By Tara Tan, Arts Reporter
If playwright Laremy Lee had not gone through national service, he might not have written his first play.
Full Tank!, a tongue-in-cheek comedy about a sergeant and his motley crew of soldiers who hijack a tank for a joyride down Orchard Road, will be staged at the Drama Centre Theatre this week.
The 65-minute piece will be presented in a double-bill, Own Time Own Target, along with the musical comedy, Botak Boys, by Julian Wong.
The two plays had a sold-out run last year at the OCBC Singapore Theatre Festival organised by local theatre troupe Wild Rice.
Full Tank! is directed by Jonathan Lim and stars Brendon Fernandez, Rodney Oliverio, Dwayne Lau (below) and Nelson Chia.
'It captures some of the absurdity of the things we have to do in the army,' says the chirpy Lee, 26, who is a teacher at St Andrew's Junior College.
Lee, who graduated from the National University of Singapore with a degree in English literature, was not slated to do combat because he was in the PES (Physical Employment Status) C category.
Instead of becoming a clerk, he volunteered for combat duty and did well enough to enter Officer Cadet School.
'It was a defining moment for me,' he says.
He lives in a three-room HDB flat in Hougang with his parents. His father is a self-employed handyman and his mother is a teacher's aide at a childcare centre. His older sister, Lynn, is a foreign correspondent to Indonesia with The Straits Times.
1 Did you ever think you would be writing plays?
I never thought I would become a playwright. I started writing for hall productions in university and took up creative-writing classes. Full Tank! came from a short piece I wrote for the class, which was led by playwright Huzir Sulaiman. It was read at a play reading held at the Arts House, which was attended by Wild Rice's artistic director Ivan Heng. He expressed interest in staging the work.
2 What was Full Tank! inspired by?
You know the boy who ran away with the rifle? When I read about it, I felt really indignant. People were talking about it on the Internet and in Parliament, but they were not asking the questions that should have been asked.
Whether he was okay, for instance, or how the military environment he was in affected his already precarious emotional state or what pushed him over the edge.
3 What was your time doing national service like?
My time doing national service was very enriching. I learnt a lot and went through every NSF rank. I was a recruit, private, corporal, third sergeant and officer cadet before finally being commissioned as a second lieutenant. I benefited a lot from the experience but suffered the same frustrations that all soldiers go through. But I think that 21/2 years was too long, so I'm glad they have shortened it now.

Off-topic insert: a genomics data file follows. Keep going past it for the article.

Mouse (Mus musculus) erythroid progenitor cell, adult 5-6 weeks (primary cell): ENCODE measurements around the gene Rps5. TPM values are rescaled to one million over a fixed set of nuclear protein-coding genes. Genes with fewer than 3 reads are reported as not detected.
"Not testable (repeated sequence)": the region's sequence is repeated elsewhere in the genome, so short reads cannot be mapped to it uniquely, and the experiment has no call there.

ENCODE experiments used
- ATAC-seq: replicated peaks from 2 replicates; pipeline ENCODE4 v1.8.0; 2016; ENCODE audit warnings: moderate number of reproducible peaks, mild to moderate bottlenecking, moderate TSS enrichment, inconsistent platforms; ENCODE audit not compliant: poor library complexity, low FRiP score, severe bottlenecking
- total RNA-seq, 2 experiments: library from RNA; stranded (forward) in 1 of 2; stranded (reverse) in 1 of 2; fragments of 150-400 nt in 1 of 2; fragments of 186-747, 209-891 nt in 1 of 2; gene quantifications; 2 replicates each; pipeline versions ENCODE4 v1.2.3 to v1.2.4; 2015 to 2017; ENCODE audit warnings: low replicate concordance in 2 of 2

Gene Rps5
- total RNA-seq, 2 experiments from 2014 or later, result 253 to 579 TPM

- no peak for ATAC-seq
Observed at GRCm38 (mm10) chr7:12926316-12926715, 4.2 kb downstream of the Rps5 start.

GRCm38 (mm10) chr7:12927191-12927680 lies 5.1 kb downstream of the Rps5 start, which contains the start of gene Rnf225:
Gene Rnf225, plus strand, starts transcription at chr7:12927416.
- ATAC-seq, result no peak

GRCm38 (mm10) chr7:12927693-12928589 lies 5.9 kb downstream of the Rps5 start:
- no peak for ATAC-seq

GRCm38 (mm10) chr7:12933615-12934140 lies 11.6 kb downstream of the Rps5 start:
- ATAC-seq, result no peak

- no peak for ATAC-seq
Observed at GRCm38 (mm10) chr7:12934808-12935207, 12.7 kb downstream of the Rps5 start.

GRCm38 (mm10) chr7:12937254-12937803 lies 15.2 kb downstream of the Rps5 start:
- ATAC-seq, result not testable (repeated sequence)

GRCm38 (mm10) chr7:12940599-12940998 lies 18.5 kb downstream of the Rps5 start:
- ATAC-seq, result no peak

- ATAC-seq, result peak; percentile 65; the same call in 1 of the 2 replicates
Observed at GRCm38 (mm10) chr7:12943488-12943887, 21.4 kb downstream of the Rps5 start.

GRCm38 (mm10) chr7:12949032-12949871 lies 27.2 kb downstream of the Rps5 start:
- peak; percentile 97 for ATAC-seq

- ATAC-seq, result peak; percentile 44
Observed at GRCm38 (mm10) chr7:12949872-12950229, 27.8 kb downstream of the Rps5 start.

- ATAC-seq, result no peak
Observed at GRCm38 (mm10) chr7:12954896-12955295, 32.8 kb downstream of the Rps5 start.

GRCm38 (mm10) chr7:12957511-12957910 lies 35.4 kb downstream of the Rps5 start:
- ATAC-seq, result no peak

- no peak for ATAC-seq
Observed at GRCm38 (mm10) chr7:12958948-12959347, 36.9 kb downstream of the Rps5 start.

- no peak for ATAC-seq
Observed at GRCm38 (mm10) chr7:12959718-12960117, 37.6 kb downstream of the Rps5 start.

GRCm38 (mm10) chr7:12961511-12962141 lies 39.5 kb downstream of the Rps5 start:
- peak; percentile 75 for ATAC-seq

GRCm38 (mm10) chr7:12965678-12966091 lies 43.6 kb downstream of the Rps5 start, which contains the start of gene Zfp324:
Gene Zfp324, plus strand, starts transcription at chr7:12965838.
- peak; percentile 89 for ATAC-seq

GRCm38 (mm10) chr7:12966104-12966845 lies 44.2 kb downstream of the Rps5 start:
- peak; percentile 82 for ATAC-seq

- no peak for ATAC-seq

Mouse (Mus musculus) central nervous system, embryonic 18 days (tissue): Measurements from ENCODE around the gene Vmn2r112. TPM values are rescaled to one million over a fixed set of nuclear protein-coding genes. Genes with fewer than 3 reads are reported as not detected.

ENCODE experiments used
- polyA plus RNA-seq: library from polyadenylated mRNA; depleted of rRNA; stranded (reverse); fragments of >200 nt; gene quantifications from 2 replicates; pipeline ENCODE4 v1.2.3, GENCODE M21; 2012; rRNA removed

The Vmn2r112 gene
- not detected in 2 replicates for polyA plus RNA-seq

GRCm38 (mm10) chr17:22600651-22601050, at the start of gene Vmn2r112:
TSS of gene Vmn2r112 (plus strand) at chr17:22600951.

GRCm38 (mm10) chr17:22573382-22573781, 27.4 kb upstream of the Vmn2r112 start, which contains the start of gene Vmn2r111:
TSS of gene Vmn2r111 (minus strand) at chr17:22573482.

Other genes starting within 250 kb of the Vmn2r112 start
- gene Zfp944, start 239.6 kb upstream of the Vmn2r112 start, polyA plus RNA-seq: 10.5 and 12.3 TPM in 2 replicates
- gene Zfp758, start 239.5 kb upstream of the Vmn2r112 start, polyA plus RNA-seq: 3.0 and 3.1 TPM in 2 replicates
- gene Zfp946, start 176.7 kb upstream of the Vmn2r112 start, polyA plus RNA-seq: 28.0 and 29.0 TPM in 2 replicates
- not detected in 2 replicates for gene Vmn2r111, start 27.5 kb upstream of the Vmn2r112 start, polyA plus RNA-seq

4 What are your views on conscription?
While I fully understand the importance of NS to Singapore, I have also managed to get a glimpse of the tiresome yet comical aspects of military bureaucracy from various angles, along with the segments of military life that seem really absurd.
5 How do you feel about Own Time Own Target being compared to other Singapore works about national service such as Michael Chiang's Army Daze?
Well, it's natural for the public to compare the two productions, but I think they should also evaluate the productions on their own merits. It's a misconception that OTOT is a spin-off from Army Daze - they are very different productions.
6 Why did you choose to become a teacher instead of pursuing the arts full time?
I only thought about being in the arts when I started writing last year. It is a struggle, financially, but it's something I won't mind trying in the future.
I knew I was good at teaching, so it made sense to embark on a career in the education industry. I also needed financial support in university and hence accepted an Education Ministry teaching award offer.
7 Any plans for creative work in the future?
I have been working on some poetry and short stories, which will hopefully get published. Some of the themes I am interested in include love, relationships and marriage as well as education in Singapore.
8 Complete this sentence. If I could live my life all over again, I would...
Relive my junior college days. I was from an all-boys' school for 10 years and those friendships meant a lot to me. In my first year at junior college, I kept to myself and never really had fun there or explored the options.
This article was first published in The Straits Times.